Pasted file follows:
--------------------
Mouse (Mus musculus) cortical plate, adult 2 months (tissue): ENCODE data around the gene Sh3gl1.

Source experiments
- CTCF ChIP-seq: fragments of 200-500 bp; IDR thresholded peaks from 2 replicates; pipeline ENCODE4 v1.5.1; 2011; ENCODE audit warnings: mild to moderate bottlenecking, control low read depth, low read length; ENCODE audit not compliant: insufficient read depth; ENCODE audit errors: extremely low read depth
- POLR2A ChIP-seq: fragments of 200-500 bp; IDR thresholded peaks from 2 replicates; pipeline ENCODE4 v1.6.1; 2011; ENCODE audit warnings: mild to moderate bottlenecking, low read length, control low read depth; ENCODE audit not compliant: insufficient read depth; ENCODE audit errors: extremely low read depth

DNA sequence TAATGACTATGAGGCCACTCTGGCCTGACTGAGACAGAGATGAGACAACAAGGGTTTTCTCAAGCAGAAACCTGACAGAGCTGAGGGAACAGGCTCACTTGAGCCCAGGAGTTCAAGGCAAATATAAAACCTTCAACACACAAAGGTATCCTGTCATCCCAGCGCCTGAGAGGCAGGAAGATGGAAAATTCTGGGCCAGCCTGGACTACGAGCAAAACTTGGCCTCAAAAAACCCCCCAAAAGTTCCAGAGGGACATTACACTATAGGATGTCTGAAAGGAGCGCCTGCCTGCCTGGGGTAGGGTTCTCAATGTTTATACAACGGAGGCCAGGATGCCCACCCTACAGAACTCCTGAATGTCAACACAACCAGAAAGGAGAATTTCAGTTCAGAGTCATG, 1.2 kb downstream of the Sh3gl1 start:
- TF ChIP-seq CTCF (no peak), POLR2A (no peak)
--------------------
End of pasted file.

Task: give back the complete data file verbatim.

Mouse (Mus musculus) cortical plate, adult 2 months (tissue): ENCODE data around the gene Sh3gl1.

Source experiments
- CTCF ChIP-seq: fragments of 200-500 bp; IDR thresholded peaks from 2 replicates; pipeline ENCODE4 v1.5.1; 2011; ENCODE audit warnings: mild to moderate bottlenecking, control low read depth, low read length; ENCODE audit not compliant: insufficient read depth; ENCODE audit errors: extremely low read depth
- POLR2A ChIP-seq: fragments of 200-500 bp; IDR thresholded peaks from 2 replicates; pipeline ENCODE4 v1.6.1; 2011; ENCODE audit warnings: mild to moderate bottlenecking, low read length, control low read depth; ENCODE audit not compliant: insufficient read depth; ENCODE audit errors: extremely low read depth

DNA sequence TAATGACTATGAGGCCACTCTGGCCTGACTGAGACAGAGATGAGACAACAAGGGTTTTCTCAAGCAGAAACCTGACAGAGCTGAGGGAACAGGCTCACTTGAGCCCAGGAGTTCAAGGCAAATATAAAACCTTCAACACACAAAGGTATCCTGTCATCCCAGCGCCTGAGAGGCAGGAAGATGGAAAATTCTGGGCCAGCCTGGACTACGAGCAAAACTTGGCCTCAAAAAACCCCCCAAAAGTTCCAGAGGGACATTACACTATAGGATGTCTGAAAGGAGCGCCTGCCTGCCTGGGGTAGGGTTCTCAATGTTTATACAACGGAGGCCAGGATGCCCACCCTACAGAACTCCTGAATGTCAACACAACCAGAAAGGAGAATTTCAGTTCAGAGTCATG, 1.2 kb downstream of the Sh3gl1 start:
- TF ChIP-seq CTCF (no peak), POLR2A (no peak)